Search and rescue crews resumed what they called a "difficult" search Wednesday afternoon for a woman missing near an overflowing waterway in Kelowna, B.C.
Family members of 31-year-old Chelsea Cardno told CBC News they were also scouring the area but the river banks of the flooding creek were too unstable to allow a close approach.
Kelowna is one of two Interior communities still under a state of emergency because of the risk of flooding; the other is Sparwood, within the Elk Valley.
The City of Kelowna declared a state of emergency late Tuesday as the Mission Creek topped its banks, flooding numerous roads, yards and basements.
On Wednesday, Kelowna RCMP and Central Okanagan Search and Rescue (COSAR) said they were searching for a woman who went missing near the creek on Tuesday.
Mounties say Cardno was last seen going to walk her dog near the Mission Greenway alongside the creek.
Her cousin Tanya Rudolph spoke to CBC News as she and five other family members searched the area Wednesday.
"The water is very high and very fast," she said in an interview. "It has come down a bit, so we were hopeful to kind of get some signs or something, but we've kind of come up empty-handed again."
'Don't want to be doing this'
Rudolph described Cardno as "bubbly" and "enjoying life," saying she had been out for a walk with her German shepherd when she disappeared.
"You definitely don't want to be doing this," she said of the family's search efforts. "We're doing OK. Hanging in there."
COSAR said they conducted ground, water, and air searches for Cardno, and told CBC News they began "re-searching" the area Wednesday afternoon after the creek level dropped, using drones, ground searchers, and a boat at the mouth of the creek.
"We will be going through and re-searching areas that we did last night," said COSAR search manager Duane Tresnich. But he said fast-moving water kept searchers from safely walking along the riverbank, or from operating a search boat in the creek itself, making it "difficult for us to search."
Tresnich said during the search late Tuesday, crews rescued a "severely hypothermic" kayaker whose boat had capsized in the turbulent waters.
In a written statement, Kelowna RCMP Const. Mike Della-Paolera urged people to stay away from Mission Creek and the area being searched during the local state of emergency.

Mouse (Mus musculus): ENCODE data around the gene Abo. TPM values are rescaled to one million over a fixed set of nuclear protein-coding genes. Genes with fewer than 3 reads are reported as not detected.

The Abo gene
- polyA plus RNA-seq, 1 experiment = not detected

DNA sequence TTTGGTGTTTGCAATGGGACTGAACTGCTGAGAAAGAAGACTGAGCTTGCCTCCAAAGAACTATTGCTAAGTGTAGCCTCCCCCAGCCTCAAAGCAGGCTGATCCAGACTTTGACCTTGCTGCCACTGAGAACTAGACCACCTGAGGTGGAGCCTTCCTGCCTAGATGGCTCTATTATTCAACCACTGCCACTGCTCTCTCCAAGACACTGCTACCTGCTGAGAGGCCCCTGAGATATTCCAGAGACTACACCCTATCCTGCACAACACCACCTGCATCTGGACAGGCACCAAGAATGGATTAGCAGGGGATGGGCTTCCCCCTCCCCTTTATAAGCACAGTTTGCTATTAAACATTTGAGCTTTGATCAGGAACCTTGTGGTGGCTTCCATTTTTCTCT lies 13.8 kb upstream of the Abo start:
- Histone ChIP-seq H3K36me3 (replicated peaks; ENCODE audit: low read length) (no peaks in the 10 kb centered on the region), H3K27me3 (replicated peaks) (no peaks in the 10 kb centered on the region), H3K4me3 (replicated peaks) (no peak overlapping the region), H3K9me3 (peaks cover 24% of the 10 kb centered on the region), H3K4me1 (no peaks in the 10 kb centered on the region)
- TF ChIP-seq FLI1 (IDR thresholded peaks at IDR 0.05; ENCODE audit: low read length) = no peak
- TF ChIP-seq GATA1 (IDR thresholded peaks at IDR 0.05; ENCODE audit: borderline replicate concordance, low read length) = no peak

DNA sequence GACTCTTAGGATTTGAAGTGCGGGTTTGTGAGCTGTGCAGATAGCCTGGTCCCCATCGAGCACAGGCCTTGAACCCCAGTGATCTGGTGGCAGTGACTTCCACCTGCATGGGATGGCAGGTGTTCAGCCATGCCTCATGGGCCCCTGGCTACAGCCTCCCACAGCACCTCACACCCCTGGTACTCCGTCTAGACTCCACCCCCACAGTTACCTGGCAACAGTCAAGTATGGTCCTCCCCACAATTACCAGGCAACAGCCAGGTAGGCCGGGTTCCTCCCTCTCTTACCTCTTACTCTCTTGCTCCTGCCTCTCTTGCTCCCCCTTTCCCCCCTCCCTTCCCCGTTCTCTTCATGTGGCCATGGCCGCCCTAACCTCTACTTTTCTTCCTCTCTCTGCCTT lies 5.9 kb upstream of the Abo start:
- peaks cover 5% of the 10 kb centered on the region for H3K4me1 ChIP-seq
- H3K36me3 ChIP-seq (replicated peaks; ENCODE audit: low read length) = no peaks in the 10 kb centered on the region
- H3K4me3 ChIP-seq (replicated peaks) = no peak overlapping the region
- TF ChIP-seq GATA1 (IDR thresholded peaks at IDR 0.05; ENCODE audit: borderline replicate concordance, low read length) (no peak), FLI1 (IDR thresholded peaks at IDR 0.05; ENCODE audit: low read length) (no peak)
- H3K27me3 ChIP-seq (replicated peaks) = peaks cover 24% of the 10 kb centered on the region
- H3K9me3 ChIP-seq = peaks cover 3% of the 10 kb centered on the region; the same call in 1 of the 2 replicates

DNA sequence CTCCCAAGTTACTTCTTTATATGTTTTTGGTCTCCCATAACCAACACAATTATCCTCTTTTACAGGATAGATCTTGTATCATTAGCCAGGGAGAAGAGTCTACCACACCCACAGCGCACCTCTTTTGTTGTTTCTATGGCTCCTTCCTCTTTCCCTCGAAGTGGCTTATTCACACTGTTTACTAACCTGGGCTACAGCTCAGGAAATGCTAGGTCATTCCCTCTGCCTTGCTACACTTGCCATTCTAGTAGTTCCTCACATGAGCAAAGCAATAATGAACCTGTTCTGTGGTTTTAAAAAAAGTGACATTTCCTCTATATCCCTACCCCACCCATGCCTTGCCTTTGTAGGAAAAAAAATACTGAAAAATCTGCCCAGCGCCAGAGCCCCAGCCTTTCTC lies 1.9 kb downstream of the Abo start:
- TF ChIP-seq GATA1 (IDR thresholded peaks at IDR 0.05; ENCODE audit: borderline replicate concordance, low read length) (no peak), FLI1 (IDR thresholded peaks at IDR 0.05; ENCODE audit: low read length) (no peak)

Sandra Follack, the emergency program co-ordinator for the Regional District of Central Okanagan, said there wasn't much rain overnight in the city.
However, she said rain forecast for Wednesday afternoon and night remained a concern.
"The water saturation in the mountains … is high," she told CBC News.
"Any amount of rain we get right now could cause debris flows, which will back up creeks or cause some overland flooding."
Emergency crews were out Wednesday morning checking bridges, dikes and reservoirs in the city.
"Over the next couple of days, between less rain and the snow melting, we should be fine," Follack said. "We've just got to keep an eye on the levels as they rise."
Follack said she expects the local state of emergency in the city to remain in place for another couple of days.
Parts of Elk Valley on alert
In Sparwood, within the Elk Valley, a local state of emergency remains in place, with two mobile home parks and several other properties on evacuation alert due to surging levels of the Elk River.
A flood warning issued for the river through Sparwood and Fernie has been downgraded to a high streamflow advisory.
The B.C. River Forecast Centre says flows remain high because of the recent storm, but the river isn't expected to reach the flood stage.
"We caught a break with the forecast yesterday," said Ange Qualizza, mayor of Fernie, an Elk Valley town that was proactive with sandbagging Tuesday.
"We were downgraded from 25 millimetres of expected rain, down to 10 millimetres of expected rain, and clear skies projected for today."
However, Qualizza said there is a storm expected on Friday, which could exacerbate the fast-flowing rivers and creeks in the area.
She urged residents to stay off the trail system and watch water levels on Wednesday.
The river forecast centre has also downgraded other flood watches in southeastern B.C., while watches remain in place for the north and south Thompson regions, the Shuswap area and for sections of the Quesnel River east of Williams Lake.
Despite the general easing of conditions, Emergency Info B.C. says local flooding in the southern part of the province has prompted evacuation alerts in rural Grand Forks, ongoing alerts west of Tulameen and in Harrison Mills west of Hope, as well as a localized flooding alert issued by the North Okanagan village of Lumby.
A flood warning posted more than a week ago remains in effect for the Liard River and its tributaries between Fort Nelson and Watson Lake in northeastern B.C.
A flood warning is the most serious in a three-tiered alert system used by the forecast centre and means flooding is expected.
A flood watch, on the other hand, means that river levels are rising and flooding may occur. The high streamflow advisory is the lowest of the three levels issued by the River Forecast Centre.